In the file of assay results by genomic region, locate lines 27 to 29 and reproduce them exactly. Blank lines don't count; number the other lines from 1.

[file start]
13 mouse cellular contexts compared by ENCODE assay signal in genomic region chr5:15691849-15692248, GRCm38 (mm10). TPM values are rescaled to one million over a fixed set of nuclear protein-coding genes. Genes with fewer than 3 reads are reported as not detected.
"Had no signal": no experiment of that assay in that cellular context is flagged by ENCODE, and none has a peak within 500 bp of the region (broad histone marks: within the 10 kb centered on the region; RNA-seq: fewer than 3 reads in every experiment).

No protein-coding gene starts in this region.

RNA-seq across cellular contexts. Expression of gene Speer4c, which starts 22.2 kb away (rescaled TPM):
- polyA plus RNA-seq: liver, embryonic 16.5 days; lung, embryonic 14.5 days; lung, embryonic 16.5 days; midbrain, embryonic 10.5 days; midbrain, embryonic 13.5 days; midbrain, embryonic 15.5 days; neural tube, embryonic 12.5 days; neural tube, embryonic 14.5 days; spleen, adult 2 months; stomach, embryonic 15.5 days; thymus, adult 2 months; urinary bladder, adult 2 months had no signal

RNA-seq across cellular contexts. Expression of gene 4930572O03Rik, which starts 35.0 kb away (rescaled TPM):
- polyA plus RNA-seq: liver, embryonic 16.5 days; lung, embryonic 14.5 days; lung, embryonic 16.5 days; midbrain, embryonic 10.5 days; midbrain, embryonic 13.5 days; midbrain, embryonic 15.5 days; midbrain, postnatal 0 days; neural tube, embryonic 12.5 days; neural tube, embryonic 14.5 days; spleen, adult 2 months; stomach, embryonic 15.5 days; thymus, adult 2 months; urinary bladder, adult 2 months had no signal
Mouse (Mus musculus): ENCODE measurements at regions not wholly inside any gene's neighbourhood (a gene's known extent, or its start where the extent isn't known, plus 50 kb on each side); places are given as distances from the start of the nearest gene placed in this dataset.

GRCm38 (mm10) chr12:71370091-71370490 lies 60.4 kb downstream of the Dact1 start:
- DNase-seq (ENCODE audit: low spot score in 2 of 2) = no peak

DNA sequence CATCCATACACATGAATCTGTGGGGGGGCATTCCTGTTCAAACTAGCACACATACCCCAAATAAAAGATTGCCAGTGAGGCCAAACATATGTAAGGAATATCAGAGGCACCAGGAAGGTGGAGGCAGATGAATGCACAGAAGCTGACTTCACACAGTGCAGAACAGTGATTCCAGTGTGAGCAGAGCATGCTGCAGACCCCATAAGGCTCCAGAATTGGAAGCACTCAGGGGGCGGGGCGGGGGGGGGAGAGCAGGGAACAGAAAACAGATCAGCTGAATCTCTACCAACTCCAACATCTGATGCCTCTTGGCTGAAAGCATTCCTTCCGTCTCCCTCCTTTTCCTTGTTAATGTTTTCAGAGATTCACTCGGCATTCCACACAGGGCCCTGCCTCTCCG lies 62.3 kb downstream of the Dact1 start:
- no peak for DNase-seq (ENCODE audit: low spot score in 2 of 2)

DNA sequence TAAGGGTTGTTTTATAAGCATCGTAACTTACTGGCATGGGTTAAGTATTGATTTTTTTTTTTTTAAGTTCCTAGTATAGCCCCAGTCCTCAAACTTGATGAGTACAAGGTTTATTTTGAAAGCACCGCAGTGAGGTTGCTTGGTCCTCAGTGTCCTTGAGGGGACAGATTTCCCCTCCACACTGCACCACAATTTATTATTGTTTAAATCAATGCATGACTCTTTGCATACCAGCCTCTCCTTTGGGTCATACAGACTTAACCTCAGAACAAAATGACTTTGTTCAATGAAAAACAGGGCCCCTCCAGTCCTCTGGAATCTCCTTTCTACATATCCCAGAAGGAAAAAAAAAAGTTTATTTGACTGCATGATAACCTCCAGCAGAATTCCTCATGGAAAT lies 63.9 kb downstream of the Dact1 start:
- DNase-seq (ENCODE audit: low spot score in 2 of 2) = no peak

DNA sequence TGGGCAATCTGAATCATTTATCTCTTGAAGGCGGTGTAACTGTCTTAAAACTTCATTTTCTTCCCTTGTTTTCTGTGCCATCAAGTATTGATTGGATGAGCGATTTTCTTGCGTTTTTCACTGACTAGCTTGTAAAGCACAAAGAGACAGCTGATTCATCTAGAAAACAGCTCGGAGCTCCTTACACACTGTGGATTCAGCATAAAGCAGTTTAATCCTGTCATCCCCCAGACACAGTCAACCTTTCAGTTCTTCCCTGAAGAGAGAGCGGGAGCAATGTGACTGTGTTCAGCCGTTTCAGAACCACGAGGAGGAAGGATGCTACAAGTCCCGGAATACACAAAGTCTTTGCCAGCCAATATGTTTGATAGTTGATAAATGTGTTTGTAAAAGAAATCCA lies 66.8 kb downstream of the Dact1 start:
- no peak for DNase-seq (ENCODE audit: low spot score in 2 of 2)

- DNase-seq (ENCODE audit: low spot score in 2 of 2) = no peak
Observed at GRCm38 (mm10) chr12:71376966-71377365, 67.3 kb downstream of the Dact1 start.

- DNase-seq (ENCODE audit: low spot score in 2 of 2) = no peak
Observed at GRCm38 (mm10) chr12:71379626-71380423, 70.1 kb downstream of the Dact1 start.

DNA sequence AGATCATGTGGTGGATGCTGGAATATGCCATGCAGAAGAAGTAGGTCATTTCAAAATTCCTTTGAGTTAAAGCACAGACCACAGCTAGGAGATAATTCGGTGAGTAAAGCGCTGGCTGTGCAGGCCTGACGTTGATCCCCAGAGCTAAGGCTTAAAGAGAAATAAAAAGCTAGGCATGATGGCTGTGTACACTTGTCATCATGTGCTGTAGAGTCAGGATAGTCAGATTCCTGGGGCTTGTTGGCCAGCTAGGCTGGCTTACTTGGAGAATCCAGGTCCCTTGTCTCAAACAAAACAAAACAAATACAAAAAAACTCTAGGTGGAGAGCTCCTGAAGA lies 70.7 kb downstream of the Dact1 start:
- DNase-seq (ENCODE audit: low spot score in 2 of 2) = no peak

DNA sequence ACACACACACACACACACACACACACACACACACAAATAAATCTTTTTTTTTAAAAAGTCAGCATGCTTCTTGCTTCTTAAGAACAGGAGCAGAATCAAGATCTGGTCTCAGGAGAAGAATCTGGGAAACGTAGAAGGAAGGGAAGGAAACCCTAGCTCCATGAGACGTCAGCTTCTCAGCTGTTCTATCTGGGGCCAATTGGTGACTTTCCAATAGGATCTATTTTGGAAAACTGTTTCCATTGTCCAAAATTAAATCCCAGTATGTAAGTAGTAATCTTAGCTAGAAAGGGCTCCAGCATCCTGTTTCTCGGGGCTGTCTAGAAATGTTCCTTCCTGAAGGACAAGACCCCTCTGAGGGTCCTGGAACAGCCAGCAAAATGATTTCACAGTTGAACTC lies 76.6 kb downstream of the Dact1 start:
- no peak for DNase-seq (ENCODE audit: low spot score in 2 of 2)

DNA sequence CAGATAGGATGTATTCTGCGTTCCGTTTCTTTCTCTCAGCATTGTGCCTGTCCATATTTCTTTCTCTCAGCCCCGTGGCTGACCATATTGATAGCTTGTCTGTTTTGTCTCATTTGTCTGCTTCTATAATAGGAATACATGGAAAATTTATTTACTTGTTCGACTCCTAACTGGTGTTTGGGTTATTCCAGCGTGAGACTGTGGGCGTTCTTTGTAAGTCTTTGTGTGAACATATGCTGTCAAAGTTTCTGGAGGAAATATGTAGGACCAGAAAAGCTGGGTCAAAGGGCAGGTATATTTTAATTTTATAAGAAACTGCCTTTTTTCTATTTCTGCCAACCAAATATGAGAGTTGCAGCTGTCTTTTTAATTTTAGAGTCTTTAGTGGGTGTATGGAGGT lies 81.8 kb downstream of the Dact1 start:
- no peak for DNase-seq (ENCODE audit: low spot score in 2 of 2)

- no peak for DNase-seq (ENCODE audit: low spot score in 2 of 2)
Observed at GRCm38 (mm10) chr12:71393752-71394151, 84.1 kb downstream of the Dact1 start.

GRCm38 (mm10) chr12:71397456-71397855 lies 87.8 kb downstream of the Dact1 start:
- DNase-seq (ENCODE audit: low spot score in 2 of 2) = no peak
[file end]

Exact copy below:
- no peak for DNase-seq (ENCODE audit: low spot score in 2 of 2)
Observed at GRCm38 (mm10) chr12:71393752-71394151, 84.1 kb downstream of the Dact1 start.

GRCm38 (mm10) chr12:71397456-71397855 lies 87.8 kb downstream of the Dact1 start: